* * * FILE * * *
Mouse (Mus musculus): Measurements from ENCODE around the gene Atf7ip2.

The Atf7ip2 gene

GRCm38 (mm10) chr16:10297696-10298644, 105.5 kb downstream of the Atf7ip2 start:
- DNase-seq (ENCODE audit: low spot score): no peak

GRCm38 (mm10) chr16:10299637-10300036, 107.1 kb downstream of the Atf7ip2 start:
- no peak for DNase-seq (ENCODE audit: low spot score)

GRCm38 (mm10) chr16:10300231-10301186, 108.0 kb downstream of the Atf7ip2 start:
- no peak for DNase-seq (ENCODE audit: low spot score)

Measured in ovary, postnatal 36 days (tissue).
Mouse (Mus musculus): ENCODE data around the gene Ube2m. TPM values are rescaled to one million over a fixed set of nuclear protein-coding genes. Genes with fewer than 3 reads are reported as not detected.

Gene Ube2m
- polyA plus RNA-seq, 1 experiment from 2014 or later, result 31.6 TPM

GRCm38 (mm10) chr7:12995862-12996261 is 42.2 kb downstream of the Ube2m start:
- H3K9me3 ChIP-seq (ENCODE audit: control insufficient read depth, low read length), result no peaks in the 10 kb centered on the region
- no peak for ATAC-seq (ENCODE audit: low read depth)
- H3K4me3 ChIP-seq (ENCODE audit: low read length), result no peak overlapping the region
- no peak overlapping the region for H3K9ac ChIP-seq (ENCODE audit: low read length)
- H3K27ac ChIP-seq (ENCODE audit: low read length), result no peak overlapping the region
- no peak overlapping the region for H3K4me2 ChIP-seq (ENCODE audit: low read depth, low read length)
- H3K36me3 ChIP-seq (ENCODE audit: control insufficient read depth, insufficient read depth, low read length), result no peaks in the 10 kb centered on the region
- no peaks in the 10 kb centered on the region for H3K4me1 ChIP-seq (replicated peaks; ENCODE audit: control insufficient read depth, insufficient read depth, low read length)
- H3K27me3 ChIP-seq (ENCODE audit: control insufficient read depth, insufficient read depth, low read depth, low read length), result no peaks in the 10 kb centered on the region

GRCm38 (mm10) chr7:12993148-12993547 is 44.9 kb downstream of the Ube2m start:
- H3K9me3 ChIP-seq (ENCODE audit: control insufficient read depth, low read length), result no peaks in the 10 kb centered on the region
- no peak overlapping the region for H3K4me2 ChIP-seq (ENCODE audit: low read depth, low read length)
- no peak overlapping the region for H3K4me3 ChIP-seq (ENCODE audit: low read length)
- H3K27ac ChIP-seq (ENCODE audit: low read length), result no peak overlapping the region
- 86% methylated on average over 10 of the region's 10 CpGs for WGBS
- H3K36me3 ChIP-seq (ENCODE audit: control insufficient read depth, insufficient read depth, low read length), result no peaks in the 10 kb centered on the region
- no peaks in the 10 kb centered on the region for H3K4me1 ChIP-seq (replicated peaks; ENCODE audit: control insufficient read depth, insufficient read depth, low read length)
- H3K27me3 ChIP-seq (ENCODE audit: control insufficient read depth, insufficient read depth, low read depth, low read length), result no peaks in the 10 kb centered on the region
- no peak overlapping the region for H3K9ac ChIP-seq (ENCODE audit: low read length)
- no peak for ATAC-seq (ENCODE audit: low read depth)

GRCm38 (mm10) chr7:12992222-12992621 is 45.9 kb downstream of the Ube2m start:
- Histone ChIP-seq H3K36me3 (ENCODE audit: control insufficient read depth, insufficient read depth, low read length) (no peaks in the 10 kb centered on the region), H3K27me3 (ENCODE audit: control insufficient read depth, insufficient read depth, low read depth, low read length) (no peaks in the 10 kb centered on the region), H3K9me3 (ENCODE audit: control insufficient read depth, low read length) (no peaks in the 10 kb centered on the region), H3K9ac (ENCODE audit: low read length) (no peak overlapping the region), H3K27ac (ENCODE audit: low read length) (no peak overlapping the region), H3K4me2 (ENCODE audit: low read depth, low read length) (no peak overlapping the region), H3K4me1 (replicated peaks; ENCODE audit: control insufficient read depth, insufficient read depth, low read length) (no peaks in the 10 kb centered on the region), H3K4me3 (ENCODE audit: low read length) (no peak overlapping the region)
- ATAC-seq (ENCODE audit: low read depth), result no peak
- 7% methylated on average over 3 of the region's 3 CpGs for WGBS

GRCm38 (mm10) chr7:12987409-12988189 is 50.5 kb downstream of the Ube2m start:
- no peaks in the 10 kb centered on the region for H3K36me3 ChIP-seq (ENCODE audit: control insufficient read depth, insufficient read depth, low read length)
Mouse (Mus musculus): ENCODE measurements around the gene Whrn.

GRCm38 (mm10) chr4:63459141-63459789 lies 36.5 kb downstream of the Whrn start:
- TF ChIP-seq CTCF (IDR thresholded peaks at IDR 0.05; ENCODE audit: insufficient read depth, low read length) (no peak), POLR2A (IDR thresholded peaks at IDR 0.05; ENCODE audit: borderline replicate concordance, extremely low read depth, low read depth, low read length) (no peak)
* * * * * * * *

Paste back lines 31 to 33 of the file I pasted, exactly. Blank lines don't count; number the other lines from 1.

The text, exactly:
- H3K27me3 ChIP-seq (ENCODE audit: control insufficient read depth, insufficient read depth, low read depth, low read length), result no peaks in the 10 kb centered on the region
- no peak overlapping the region for H3K9ac ChIP-seq (ENCODE audit: low read length)
- no peak for ATAC-seq (ENCODE audit: low read depth)